Publications on Fiscal federalism
There are 5 publications for Fiscal federalism.
One-Pager No. 64 | August 2020As congressional negotiations stall and state governments are poised to enact significant austerity, Alex Williams argues that fiscal aid to state governments should be tied to economic indicators rather than the capriciousness of federal legislators. Building this case for reform requires confronting a common objection: that state fiscal aid creates situations of moral hazard. This objection misconstrues the agency of state governments and misunderstands the incentives of federal politicians, according to Williams. There is a serious moral hazard problem involved here—but it is not the one widely claimed.Download:Associated Programs:Author(s):Alex Williams
Public Policy Brief No. 152, 2020 | August 2020The mainstream fiscal federalism literature has led to an instinctive belief that states receiving fiscal aid during a recession are taking advantage of the federal government in pursuit of localized benefits with dispersed costs. This policy brief by Alex Williams challenges this unreflective argument and, in response, offers a novel framework for understanding the relationship between the business cycle and fiscal federalism in the United States.
Utilizing the work of Michael Pettis, Williams demonstrates that a government unable to design its own capital structure is not meaningfully an agent with respect to the business cycle. As such, they cannot be considered agents in a moral hazard problem when receiving support from the federal government during a recession.
From the perspective of this policy brief, the operative moral hazard problem is one in which federal-level politicians reap a political benefit from a seemingly principled refusal to increase federal spending, while avoiding blame for crisis and austerity at the state and local government level. Williams’ proposed solution is to impose macroeconomic discipline on federal policymakers by creating automatic stabilizers that take decisions about the level of state fiscal aid in a recession out of their hands.Download:Associated Programs:Author(s):Alex Williams
Working Paper No. 964 | July 2020
Analyzing the Fiscal Forecasting Errors of 28 States in IndiaBudget credibility, or the ability of governments to accurately forecast macro-fiscal variables, is crucial for effective public finance management. Fiscal marksmanship analysis captures the extent of errors in the budgetary forecasting. The fiscal rules can determine fiscal marksmanship, as effective fiscal consolidation procedures affect the fiscal behavior of the states in conducting the budgetary forecasts. Against this backdrop, applying Theil’s technique, we analyze the fiscal forecasting errors for 28 states (except Telangana) in India for the period 2011–16. There is a heterogeneity in the magnitude of errors across subnational governments in India. The forecast errors in revenue receipts have been greater than revenue expenditure. Within revenue receipts, the errors are more significantly pronounced in the grants component. Within expenditure budgets, the errors in capital spending are found to be greater than revenue spending in all the states. Partitioning the sources of errors, we identified that the errors were more broadly random than due to systematic bias, except for a few crucial macro-fiscal variables where improving the forecasting techniques can provide better estimates.Download:Associated Programs:Author(s):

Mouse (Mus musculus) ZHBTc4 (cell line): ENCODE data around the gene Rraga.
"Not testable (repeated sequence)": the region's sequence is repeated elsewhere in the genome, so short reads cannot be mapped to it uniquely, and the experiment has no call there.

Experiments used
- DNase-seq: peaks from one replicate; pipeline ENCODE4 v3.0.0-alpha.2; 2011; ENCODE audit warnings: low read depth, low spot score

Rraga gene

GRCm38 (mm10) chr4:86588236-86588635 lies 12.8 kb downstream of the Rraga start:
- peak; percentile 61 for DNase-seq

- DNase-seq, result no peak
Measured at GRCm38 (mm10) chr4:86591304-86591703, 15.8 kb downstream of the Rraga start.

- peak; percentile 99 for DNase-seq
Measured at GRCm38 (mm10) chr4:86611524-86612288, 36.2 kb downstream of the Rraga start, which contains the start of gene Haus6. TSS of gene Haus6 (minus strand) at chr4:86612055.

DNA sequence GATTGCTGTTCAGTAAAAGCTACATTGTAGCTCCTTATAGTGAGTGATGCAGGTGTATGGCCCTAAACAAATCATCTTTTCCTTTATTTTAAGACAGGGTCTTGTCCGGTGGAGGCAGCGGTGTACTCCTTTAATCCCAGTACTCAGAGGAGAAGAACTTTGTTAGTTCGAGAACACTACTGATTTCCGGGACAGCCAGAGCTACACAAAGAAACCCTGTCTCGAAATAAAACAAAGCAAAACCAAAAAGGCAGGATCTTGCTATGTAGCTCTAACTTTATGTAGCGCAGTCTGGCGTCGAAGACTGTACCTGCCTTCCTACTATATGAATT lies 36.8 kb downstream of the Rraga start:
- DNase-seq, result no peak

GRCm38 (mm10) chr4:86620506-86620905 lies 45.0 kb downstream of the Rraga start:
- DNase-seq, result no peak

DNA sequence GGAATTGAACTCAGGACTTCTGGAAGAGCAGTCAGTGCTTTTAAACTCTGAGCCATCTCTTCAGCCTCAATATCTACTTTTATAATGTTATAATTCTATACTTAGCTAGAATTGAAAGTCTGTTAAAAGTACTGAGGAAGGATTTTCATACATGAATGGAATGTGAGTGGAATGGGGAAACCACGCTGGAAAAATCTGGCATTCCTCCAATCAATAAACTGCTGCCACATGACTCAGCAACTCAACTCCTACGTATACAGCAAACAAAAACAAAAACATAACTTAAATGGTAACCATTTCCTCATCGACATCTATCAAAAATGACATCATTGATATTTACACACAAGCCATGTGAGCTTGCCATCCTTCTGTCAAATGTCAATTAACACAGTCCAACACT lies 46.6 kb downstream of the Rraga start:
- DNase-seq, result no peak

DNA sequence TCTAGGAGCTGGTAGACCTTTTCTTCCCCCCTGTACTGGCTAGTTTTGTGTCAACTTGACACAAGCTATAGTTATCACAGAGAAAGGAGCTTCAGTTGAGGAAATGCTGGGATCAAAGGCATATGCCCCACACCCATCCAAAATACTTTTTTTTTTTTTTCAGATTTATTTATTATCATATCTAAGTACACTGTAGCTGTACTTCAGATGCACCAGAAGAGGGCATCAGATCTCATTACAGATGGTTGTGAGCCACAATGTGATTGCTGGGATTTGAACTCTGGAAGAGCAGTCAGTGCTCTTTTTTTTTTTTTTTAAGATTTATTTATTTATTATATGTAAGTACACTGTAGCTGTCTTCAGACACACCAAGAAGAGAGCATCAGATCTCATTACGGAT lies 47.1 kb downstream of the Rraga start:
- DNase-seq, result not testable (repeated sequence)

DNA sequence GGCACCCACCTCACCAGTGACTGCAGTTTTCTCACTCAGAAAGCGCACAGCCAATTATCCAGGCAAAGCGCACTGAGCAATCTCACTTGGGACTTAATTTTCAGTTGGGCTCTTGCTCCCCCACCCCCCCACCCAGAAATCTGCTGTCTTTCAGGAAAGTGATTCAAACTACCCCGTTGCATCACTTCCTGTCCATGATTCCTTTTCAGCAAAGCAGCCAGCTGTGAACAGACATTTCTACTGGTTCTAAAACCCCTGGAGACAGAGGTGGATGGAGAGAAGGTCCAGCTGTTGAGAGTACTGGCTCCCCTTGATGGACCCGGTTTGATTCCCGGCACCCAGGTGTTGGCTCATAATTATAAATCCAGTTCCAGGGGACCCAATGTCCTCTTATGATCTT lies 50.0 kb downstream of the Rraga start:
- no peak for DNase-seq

Working Paper No. 937 | October 2019
Some ReflectionsThere is a growing recognition that fundamental changes are happening in Indian fiscal federalism ex post the abolition of the Planning Commission, the creation of the National Institution for Transforming India (NITI) Aayog, the constitutional amendment to introduce the Goods and Services Tax (GST), the establishment of the GST Council, and the historically high tax devolution to the states based on the 14th Finance Commission’s recommendations. Recently, policymakers and experts have raised a few issues, including: whether or not to make Finance Commissions “permanent” or to abolish them by making the tax devolution share constant through a constitutional amendment; the need for an institution to redress spatial inequalities in order to fill the vacuum created by abolishing the Planning Commission; and making the case for Article 282 of the constitution to be circumscribed. The debates are also focused on whether there is a need to establish a link between the GST Council and Finance Commissions, and if India should devise a mechanism of transfer that is predominantly based on sharing of grants for equalization of services rather than tax sharing. Creating a plausible framework for debt-deficit dynamics while keeping the fiscal autonomy of states intact and ensuring output gap reduction and public investment at the subnational level without creating disequilibrium were also other matters of concern. These debates are significant, especially when a group of states came together for the first time ever to question the terms of reference of the 15th Finance Commission amid growing tensions in federal-state relations in India.
Book Series, October 2019 | October 2019The principle of fiscal federalism enshrined in India's Constitution is under severe strain today. This book is a key addition to understanding the challenges involved. The authors capture the implications of the abolition of the Planning Commission, the introduction of the controversial Goods and Services Tax regime, and formulation of Terms of Reference of the 15th Finance Commission. These include the increase in vertical fiscal inequity, distortion of fairness in inter-State distribution, and erosion of policy autonomy at the level of the States.
Published by: Leftword PressAssociated Program: